“The British voters have spoken and that's the way it is,” the PM told broadcaster NRK early on Friday.
Solberg said she is now worried about the wider political consequences of the United Kingdom's vote to withdraw from the EU.
“I think this will create a more introverted Europe, which will be concerned with finding solutions to organizational problems instead of providing solutions to the issues voters really want addressed. How do we secure enough growth? How do we create jobs?”
The final result of Thursday's EU referendum shows that 51.9 percent of British voters backed Brexit.
“This should be a warning for the leaders of the EU and national leaders of the European countries, that giving young people hope for the future by ensuring job creation is among the most important things we do,” Solberg said.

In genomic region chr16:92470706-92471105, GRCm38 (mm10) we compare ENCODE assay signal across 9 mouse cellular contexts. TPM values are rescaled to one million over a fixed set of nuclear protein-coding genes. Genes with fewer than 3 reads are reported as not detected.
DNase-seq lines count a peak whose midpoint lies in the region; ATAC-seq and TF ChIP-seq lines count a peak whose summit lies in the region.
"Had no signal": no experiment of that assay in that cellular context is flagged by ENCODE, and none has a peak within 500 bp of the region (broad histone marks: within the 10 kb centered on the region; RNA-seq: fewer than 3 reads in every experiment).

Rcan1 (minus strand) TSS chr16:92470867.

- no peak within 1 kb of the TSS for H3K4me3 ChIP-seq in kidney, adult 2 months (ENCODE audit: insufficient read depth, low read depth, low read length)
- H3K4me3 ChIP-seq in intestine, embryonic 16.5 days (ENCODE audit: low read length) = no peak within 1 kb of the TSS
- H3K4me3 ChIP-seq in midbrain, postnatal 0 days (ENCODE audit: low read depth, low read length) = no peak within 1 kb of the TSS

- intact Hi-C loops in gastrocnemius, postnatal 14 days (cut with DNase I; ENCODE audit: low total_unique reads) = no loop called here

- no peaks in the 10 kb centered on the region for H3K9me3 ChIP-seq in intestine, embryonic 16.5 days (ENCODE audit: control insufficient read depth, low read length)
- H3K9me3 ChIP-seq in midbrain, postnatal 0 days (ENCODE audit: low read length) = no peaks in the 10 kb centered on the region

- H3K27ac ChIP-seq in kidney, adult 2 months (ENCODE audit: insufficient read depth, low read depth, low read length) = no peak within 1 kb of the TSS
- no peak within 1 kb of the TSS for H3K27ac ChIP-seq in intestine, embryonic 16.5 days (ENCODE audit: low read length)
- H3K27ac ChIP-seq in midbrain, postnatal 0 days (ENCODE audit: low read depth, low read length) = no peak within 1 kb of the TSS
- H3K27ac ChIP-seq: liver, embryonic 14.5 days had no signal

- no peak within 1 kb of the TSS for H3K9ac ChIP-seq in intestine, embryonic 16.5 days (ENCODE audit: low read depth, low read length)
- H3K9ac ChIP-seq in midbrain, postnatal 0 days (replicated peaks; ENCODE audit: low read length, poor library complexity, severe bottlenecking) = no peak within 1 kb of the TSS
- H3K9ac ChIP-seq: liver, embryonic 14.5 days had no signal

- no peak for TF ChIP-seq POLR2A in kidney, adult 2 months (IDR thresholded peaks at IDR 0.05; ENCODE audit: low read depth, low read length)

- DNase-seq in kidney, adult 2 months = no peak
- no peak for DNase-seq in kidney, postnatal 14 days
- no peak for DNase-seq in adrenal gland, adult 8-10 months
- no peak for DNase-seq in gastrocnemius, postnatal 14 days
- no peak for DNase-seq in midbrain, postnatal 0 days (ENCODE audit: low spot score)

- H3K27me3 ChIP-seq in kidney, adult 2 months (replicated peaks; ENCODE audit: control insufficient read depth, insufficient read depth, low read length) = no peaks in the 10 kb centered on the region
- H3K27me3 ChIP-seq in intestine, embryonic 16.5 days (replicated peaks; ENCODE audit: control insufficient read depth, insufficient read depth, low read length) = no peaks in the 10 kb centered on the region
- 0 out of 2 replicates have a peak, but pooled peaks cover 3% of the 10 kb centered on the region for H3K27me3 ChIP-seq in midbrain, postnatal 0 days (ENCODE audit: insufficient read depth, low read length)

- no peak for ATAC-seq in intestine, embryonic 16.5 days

Britain's opting out of the EU will have no consequences for Norway's EEA Agreement, Solberg said.
“We have a good EEA agreement with the EU. So it depends on what Britain's agreement with the EU will be, and how it will impact Norway. Our relationship with the EU remains unchanged, and in the short term our relationship with the United Kingdom is also in tact,” she said.
“We need to work on prioritizing how Norwegian interests are best served by the EU moving forward, and the question is how to find political solutions,” Solberg added.